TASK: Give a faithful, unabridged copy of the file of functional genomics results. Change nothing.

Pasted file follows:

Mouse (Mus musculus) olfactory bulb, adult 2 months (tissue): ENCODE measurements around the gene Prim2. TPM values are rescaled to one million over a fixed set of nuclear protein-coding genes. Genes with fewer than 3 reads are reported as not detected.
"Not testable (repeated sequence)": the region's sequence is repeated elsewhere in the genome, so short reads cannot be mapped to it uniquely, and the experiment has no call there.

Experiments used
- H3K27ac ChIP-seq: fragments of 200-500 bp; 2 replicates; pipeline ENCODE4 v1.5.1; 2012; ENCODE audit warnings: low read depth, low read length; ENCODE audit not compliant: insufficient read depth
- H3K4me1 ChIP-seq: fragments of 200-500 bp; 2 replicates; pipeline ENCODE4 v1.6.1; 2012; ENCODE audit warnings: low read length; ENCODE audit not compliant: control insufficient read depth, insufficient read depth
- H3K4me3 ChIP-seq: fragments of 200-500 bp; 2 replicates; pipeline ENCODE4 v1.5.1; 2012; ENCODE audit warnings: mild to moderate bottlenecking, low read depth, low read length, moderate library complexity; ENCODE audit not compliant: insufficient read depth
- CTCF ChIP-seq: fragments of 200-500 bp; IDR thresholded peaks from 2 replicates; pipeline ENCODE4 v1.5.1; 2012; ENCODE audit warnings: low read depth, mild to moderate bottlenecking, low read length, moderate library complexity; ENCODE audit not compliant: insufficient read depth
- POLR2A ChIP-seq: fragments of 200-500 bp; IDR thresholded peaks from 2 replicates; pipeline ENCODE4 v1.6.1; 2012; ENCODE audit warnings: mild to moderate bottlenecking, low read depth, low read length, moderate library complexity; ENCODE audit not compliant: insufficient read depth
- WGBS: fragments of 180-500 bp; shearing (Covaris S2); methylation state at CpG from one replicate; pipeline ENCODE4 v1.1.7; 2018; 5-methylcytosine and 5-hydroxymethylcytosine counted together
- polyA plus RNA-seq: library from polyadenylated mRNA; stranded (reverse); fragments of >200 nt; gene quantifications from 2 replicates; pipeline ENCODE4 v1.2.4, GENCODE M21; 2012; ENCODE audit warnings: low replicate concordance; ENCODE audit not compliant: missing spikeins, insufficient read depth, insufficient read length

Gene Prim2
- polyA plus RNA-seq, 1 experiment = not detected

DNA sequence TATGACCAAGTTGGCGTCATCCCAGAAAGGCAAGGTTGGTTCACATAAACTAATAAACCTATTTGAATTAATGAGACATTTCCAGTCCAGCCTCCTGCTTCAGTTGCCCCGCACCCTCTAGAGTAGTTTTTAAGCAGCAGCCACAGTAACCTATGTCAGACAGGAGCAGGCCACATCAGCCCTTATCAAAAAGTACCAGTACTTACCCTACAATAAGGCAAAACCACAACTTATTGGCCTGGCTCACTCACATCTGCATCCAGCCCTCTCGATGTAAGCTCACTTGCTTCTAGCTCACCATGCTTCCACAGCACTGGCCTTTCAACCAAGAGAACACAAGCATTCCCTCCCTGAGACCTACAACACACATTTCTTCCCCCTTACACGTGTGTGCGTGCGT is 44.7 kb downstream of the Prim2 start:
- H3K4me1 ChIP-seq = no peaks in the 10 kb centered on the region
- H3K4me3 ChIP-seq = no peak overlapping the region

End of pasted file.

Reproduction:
Mouse (Mus musculus) olfactory bulb, adult 2 months (tissue): ENCODE measurements around the gene Prim2. TPM values are rescaled to one million over a fixed set of nuclear protein-coding genes. Genes with fewer than 3 reads are reported as not detected.
"Not testable (repeated sequence)": the region's sequence is repeated elsewhere in the genome, so short reads cannot be mapped to it uniquely, and the experiment has no call there.

Experiments used
- H3K27ac ChIP-seq: fragments of 200-500 bp; 2 replicates; pipeline ENCODE4 v1.5.1; 2012; ENCODE audit warnings: low read depth, low read length; ENCODE audit not compliant: insufficient read depth
- H3K4me1 ChIP-seq: fragments of 200-500 bp; 2 replicates; pipeline ENCODE4 v1.6.1; 2012; ENCODE audit warnings: low read length; ENCODE audit not compliant: control insufficient read depth, insufficient read depth
- H3K4me3 ChIP-seq: fragments of 200-500 bp; 2 replicates; pipeline ENCODE4 v1.5.1; 2012; ENCODE audit warnings: mild to moderate bottlenecking, low read depth, low read length, moderate library complexity; ENCODE audit not compliant: insufficient read depth
- CTCF ChIP-seq: fragments of 200-500 bp; IDR thresholded peaks from 2 replicates; pipeline ENCODE4 v1.5.1; 2012; ENCODE audit warnings: low read depth, mild to moderate bottlenecking, low read length, moderate library complexity; ENCODE audit not compliant: insufficient read depth
- POLR2A ChIP-seq: fragments of 200-500 bp; IDR thresholded peaks from 2 replicates; pipeline ENCODE4 v1.6.1; 2012; ENCODE audit warnings: mild to moderate bottlenecking, low read depth, low read length, moderate library complexity; ENCODE audit not compliant: insufficient read depth
- WGBS: fragments of 180-500 bp; shearing (Covaris S2); methylation state at CpG from one replicate; pipeline ENCODE4 v1.1.7; 2018; 5-methylcytosine and 5-hydroxymethylcytosine counted together
- polyA plus RNA-seq: library from polyadenylated mRNA; stranded (reverse); fragments of >200 nt; gene quantifications from 2 replicates; pipeline ENCODE4 v1.2.4, GENCODE M21; 2012; ENCODE audit warnings: low replicate concordance; ENCODE audit not compliant: missing spikeins, insufficient read depth, insufficient read length

Gene Prim2
- polyA plus RNA-seq, 1 experiment = not detected

DNA sequence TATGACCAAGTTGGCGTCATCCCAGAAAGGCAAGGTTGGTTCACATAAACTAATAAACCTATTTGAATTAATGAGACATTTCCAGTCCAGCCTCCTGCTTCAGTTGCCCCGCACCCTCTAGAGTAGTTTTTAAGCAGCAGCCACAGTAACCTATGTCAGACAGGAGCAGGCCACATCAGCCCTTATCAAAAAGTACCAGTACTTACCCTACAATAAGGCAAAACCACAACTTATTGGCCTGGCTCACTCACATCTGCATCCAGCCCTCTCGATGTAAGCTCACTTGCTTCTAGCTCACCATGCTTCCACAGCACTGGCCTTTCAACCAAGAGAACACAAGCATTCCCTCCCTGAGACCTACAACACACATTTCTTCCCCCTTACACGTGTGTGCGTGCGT is 44.7 kb downstream of the Prim2 start:
- H3K4me1 ChIP-seq = no peaks in the 10 kb centered on the region
- H3K4me3 ChIP-seq = no peak overlapping the region